Bylsma felt the same way by saying, “Their two power plays in the 1st changed momentum. They got momentum. They got a goal right after the second power play. Their power play was a factor. It didn’t get them a goal, but it got them a goal right after.”
The Lightning have dominated the special teams battle in the first six games of this series. Everyone said that the special teams were going to be the difference, and for once in a blue moon, everyone was right.
Once again, we are at a Game 7 on the home ice of the Penguins. The last time the Pens were in this position they laid an egg against the Montreal Canadiens by losing 5-2 in last year’s post-season.
Anything can happen in Game 7’s, but a few interesting things have developed thus far in the playoffs. The one constant trend is that away playoff teams have a 25-19 record thus far. This is the highest winning percentage that away playoff teams have ever had in the post-season. The away team is 4-2 in the Pens & Lightning series.
The Pens have been outscored 13-3 in their last two home games. They have come out of the gates flying in the last two contests versus the Lightning. In spite of this, in Games 5 & 6, the momentum has turned in the Lightning’s favor late in each opening period. From that point on, Tampa Bay has dominated the remainder of each game.
The Penguins should take a lesson from what Tampa Bay head coach, Guy Boucher, made his team do prior to Game 6. The entire Lightning team stayed together in a hotel the night before the game to give them an “on-the-road” feeling. They wanted to boost their team comradery, and do away with any distractions they may have faced being the home team.
Although the Pens played better in Game 6, they haven’t fared well at all at home in the playoffs. Over the past two post-seasons, the Penguins are 4-6 at home while being 6-3 on the road.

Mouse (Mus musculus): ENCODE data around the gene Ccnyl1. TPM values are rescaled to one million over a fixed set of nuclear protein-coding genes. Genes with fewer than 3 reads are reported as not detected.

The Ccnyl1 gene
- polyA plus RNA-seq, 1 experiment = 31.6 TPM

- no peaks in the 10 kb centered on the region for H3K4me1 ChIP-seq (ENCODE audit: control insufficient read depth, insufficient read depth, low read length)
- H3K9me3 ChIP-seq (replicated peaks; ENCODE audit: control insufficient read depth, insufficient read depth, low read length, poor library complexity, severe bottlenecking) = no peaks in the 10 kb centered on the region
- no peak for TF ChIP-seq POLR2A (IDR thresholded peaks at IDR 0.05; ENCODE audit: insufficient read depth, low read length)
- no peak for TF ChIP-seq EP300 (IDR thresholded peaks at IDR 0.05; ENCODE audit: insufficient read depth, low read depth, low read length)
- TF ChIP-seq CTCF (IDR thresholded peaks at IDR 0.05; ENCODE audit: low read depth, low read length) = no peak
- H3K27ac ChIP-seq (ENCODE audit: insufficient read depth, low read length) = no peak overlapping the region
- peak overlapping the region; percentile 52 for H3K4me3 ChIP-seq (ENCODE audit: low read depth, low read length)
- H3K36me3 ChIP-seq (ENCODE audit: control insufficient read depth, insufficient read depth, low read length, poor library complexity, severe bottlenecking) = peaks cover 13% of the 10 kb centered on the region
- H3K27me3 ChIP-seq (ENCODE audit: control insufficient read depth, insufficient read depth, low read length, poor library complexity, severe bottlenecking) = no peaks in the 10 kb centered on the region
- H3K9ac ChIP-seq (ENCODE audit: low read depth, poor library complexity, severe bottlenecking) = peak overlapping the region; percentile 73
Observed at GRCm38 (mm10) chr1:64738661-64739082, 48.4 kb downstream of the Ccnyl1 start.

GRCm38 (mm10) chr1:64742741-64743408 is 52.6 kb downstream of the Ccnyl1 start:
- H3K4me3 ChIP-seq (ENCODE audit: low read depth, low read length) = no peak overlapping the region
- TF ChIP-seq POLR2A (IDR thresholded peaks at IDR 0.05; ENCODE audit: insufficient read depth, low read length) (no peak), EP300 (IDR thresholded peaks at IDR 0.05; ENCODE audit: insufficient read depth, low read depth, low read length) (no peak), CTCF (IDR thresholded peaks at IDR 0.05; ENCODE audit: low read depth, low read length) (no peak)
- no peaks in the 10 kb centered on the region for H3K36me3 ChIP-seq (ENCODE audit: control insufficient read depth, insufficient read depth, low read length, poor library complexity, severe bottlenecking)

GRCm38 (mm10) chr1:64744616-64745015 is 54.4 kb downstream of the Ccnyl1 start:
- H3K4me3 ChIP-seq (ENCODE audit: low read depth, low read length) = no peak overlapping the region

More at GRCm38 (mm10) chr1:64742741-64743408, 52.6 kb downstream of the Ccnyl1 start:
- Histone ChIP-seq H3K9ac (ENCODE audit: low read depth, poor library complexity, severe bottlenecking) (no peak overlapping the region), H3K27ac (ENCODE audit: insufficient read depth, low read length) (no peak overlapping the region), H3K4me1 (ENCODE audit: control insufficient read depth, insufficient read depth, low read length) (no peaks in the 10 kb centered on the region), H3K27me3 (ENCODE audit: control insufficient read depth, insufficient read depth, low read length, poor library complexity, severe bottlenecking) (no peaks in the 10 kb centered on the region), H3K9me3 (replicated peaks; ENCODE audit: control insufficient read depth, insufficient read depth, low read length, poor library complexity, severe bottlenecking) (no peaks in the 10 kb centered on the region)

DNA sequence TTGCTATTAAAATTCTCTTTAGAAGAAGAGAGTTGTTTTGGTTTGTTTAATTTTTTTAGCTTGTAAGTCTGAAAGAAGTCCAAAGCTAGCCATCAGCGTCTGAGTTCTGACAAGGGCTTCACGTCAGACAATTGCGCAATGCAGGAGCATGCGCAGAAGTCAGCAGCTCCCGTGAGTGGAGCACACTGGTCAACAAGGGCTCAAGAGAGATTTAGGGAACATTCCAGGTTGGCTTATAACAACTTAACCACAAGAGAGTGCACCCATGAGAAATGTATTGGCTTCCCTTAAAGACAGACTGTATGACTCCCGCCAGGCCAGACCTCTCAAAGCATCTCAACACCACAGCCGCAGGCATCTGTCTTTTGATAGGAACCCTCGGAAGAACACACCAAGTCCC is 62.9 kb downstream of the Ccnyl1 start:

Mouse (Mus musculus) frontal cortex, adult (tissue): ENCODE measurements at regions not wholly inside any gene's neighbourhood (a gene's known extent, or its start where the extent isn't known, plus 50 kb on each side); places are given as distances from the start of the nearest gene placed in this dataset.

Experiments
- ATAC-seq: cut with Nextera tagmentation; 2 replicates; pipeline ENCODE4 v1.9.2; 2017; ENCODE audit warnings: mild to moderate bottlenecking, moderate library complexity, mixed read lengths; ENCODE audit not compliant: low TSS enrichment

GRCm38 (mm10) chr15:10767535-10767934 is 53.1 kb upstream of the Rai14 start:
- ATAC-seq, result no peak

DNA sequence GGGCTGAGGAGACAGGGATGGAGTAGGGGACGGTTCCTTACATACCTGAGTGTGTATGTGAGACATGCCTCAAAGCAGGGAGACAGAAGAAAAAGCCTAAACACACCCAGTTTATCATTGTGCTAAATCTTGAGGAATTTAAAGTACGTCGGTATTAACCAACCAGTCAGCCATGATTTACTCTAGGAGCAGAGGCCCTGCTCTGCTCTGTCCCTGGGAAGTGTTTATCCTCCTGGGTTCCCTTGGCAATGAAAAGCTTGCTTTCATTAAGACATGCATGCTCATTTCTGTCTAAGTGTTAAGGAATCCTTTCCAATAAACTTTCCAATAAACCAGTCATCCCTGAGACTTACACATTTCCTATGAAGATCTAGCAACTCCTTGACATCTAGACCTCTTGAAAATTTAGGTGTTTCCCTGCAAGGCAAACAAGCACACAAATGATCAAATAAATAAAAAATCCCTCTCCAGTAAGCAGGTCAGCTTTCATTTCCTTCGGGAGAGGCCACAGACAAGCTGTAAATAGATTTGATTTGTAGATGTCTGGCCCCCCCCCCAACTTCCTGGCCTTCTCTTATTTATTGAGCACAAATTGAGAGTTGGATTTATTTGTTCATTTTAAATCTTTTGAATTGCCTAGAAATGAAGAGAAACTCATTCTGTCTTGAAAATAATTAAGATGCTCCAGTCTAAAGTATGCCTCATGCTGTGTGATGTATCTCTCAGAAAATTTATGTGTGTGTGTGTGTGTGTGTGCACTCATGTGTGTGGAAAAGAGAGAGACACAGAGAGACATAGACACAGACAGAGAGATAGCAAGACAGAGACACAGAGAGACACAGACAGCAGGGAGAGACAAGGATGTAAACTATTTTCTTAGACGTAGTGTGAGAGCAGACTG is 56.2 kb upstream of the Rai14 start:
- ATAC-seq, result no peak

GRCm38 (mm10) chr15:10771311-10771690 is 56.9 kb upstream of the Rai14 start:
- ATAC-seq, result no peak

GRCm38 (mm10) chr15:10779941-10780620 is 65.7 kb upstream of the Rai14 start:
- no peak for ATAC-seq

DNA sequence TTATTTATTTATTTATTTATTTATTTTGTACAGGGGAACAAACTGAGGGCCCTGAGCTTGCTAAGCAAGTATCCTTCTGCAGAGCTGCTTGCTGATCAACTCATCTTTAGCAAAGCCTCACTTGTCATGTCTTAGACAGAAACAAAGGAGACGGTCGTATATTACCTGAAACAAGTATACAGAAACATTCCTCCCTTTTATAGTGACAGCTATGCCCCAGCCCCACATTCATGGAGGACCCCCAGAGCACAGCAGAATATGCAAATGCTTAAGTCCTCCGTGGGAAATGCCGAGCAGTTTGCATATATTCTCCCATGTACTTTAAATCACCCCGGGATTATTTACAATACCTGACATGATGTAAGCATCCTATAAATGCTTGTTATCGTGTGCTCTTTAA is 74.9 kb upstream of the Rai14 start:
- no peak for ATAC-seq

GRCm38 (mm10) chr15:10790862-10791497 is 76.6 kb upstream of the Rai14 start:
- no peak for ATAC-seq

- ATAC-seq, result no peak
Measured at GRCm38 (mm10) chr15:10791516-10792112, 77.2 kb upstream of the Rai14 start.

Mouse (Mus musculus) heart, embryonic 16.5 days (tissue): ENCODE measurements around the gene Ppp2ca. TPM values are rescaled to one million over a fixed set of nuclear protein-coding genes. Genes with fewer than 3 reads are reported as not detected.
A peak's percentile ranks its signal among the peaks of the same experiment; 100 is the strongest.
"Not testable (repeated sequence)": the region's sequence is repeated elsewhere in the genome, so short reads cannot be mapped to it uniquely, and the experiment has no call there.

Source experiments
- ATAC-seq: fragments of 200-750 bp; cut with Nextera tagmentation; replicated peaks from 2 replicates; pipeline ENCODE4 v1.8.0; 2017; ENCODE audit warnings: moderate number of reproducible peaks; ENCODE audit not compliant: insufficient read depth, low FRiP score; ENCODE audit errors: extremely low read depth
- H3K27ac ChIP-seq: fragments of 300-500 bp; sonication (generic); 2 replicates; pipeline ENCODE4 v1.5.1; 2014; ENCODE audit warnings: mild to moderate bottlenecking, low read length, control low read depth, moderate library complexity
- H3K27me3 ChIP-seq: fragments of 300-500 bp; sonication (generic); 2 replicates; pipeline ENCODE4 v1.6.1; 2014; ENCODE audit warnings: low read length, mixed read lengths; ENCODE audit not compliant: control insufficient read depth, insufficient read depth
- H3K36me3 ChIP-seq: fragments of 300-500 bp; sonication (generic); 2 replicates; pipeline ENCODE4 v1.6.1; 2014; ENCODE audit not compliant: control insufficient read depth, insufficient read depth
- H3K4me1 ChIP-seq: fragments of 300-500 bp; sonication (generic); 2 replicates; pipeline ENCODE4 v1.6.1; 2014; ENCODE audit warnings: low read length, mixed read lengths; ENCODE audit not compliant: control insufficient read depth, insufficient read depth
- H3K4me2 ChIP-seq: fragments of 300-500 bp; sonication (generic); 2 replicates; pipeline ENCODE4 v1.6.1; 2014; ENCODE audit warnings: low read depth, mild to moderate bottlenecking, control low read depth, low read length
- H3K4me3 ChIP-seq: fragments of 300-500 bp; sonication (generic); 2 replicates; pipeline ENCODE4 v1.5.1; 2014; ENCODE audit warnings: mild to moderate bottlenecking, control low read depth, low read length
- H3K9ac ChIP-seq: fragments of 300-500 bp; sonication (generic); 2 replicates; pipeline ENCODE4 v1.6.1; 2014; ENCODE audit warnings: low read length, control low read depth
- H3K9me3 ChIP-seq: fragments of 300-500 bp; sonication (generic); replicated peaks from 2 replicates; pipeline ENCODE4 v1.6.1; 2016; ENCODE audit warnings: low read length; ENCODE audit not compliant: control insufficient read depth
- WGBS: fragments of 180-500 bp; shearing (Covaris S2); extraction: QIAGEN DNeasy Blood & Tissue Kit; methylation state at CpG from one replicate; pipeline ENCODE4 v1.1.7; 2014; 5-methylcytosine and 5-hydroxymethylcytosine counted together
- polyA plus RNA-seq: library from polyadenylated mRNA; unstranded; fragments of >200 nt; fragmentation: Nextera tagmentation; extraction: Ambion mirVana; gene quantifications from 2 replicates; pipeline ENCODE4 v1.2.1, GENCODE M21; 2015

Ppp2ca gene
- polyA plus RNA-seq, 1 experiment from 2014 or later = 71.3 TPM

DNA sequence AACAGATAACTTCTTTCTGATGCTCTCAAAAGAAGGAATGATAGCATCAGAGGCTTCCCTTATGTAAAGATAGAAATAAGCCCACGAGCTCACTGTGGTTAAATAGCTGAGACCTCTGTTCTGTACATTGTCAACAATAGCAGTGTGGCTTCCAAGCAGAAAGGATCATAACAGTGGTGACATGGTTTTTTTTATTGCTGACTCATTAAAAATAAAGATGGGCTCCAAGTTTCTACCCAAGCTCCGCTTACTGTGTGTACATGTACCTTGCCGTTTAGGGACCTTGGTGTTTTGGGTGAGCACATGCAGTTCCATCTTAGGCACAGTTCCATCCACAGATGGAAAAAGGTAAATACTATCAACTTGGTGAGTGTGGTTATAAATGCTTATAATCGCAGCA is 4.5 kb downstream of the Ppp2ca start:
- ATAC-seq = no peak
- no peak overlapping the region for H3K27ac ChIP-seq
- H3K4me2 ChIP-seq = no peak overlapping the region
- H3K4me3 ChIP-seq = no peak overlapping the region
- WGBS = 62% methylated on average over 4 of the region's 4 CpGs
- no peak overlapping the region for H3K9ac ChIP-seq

Bylsma better have his team focused. The Pens young head coach has never been able to close out a series on home ice since he took the throne midway through the Penguins Stanley Cup-winning season in 2009. Bylsma is 0-5 in series clinching games on home ice. This is a scary thought for Pens fans.
The Penguins are 8-5 in Game 7’s. If the Pens were ever set to lose a Game 7 this would be the game where a defeat would be most expected. They have been embarrassing at home in their last two games at the CONSOL Energy Center.
The Penguins are 8-1 when they have a 3-1 series lead. This is the year when they should be allowed to give away a series. There is no other year in franchise history when they’ve been missing their top two scorers in the playoffs.
Bylsma stated what he thought about Game 7’s in his post-game interview following Game 6. He said, “It’ll be different. It’s a different emotion. You somewhat plan and expect it to be a battle and to play a certain way. We have to go out and play the game and not just talk about what we’ve learned in the past. It’s a different team and a different year. We’re going to have to be ready and refocused to play to open that game.”
Of course the Pens need to be focused to open the game, but they also need to be focused for the last two periods of Game 7. Since Game 1 of this series, the Lightning have outscored the Pens 14-6 in the 2nd & 3rd periods.
Besides Game 7 being a different emotion, let’s hope the game is a different outcome than what the Pens have come to expect in their last three contests against the Lightning. Anything can happen in a Game 7. We’ll just have to wait and see. It’s time for the Penguins play to do the talking.